The Flowers of May is told from the perspective of Paking, one of the 14 children who tried to explain to the grief caused by the death of a child (the dead Victoria) who lived long enough to form an attachment with her parents. For the record, I am not sure if Paking is a boy or a girl, but from the scenes in the story, he could very well be a boy since the girls are “out in the rain”. Sixteen-year old Victoria, a singing flower girl for nine years, is not the only one who died in the family.
“Victoria is Father’s first real, and as it turns out, only loss. Josefine who died before her died in early infancy and Concepcion who died after her was stillborn. Victoria died and we buried her and Father has not said her name once or even spoken of her.”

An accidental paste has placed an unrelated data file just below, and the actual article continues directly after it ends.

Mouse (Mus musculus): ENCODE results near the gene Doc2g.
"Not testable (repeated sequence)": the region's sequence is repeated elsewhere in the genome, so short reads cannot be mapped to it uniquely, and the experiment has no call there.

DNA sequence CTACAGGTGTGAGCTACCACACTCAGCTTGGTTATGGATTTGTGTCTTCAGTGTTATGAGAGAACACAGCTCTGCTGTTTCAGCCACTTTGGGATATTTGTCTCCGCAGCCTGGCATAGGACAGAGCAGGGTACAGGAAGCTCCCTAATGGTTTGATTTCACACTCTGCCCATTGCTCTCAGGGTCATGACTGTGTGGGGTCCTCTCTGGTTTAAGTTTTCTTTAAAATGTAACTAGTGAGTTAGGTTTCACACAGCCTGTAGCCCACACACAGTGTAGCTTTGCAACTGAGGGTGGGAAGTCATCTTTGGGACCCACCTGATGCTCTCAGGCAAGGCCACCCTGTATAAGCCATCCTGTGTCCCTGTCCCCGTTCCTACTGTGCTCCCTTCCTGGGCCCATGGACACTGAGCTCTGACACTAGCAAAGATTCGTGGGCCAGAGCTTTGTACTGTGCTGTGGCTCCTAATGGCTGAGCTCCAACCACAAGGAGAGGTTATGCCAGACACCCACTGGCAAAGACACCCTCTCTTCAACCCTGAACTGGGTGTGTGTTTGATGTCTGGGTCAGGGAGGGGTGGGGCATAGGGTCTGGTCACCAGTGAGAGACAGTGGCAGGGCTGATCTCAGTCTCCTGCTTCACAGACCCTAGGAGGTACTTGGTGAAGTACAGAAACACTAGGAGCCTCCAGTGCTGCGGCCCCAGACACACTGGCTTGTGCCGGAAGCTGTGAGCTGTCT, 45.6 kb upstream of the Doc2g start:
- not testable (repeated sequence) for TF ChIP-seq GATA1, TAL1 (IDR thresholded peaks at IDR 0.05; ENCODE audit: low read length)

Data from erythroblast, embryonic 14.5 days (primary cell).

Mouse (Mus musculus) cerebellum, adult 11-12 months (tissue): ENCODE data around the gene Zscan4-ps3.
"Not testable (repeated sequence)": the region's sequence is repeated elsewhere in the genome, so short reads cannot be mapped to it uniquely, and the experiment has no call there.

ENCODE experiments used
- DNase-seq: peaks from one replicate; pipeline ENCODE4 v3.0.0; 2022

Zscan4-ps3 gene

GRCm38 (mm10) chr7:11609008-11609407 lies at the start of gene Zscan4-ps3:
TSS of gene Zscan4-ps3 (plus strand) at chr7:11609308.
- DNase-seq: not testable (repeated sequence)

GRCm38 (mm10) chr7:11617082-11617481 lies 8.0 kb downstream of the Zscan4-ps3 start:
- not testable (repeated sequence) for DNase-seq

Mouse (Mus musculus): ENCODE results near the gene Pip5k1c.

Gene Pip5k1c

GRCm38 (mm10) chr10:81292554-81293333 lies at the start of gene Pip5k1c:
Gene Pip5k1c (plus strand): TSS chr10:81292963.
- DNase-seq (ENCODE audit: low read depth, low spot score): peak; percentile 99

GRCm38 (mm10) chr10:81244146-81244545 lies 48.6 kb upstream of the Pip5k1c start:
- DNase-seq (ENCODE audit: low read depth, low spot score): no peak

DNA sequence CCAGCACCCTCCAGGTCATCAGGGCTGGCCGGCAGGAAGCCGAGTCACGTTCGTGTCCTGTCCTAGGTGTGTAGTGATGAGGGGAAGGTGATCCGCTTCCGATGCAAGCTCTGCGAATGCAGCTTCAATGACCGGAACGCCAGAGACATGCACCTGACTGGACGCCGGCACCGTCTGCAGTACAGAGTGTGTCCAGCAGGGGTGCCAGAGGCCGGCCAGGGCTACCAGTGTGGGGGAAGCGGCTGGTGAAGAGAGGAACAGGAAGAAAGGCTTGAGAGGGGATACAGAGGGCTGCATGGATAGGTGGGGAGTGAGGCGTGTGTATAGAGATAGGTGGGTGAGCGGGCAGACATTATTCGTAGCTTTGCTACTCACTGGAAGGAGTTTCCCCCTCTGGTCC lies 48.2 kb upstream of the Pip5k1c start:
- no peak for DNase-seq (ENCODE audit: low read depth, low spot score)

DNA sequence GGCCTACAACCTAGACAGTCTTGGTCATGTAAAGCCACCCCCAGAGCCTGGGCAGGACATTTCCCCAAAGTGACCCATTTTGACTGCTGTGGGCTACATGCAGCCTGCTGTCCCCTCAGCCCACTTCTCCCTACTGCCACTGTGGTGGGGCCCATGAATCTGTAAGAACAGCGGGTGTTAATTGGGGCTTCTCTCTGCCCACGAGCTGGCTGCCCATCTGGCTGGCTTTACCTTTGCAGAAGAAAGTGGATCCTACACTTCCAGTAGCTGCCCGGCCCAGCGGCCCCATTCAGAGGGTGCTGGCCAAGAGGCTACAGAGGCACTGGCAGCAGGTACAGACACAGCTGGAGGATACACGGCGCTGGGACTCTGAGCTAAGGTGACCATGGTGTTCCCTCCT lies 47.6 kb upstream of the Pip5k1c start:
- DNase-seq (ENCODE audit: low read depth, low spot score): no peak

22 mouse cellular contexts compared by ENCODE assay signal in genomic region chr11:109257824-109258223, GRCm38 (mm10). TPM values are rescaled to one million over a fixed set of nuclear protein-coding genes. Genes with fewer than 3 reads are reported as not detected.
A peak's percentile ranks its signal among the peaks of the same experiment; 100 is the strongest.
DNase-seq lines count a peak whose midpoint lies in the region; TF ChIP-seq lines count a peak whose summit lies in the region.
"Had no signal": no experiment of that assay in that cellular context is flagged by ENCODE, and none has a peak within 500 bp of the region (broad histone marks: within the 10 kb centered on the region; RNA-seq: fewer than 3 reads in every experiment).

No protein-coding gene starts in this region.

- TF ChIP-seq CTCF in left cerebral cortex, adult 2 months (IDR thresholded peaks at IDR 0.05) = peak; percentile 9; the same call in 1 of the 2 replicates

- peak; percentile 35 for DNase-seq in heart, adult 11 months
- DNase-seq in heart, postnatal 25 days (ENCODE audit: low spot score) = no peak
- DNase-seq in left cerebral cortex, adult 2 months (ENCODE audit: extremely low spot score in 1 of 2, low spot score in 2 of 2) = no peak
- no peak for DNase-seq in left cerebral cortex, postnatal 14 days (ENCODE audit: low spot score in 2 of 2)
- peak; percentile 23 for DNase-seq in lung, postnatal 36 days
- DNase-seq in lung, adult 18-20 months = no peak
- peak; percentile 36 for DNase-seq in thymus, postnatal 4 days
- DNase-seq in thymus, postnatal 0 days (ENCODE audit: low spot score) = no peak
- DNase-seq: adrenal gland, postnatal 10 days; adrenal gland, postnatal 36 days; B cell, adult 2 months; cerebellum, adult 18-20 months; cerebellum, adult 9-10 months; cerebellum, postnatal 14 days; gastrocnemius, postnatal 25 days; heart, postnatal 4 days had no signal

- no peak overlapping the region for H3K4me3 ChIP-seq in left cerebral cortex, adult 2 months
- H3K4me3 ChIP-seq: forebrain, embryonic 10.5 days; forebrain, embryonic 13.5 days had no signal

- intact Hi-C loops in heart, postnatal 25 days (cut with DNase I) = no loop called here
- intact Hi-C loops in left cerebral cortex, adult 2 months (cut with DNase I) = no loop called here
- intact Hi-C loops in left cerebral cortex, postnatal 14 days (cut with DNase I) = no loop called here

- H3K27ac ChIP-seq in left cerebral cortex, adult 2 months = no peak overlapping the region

Paking is describing two types of regular scenes--one is what happens in the house every May and the second is what happens in the house everyday and makes a bit of comparison between prior to Victoria’s death and thereafter. He subtly makes a comparison as well as to how his parents separately cope with her demise--his mother trying to make things appear normal and his father acting abnormally. In the end, the sight of flowers, especially lilies, brought by his sisters undid their father and make him admit his grief.
In not so many words, Arcellana clearly describes how grief affects us all. In his story, the climax is the end.
“It is as terrible as the naked terror stark in Mother’s eyes and deep as the new knowledge and first and final and only wisdom that we have just now begun to share. So this is death. So this is what means to die. And for the first time since she died and we buried her, we learn to accept the fact of Victoria’s death finally; we know at least that Victoria is dead--really and truly dead.”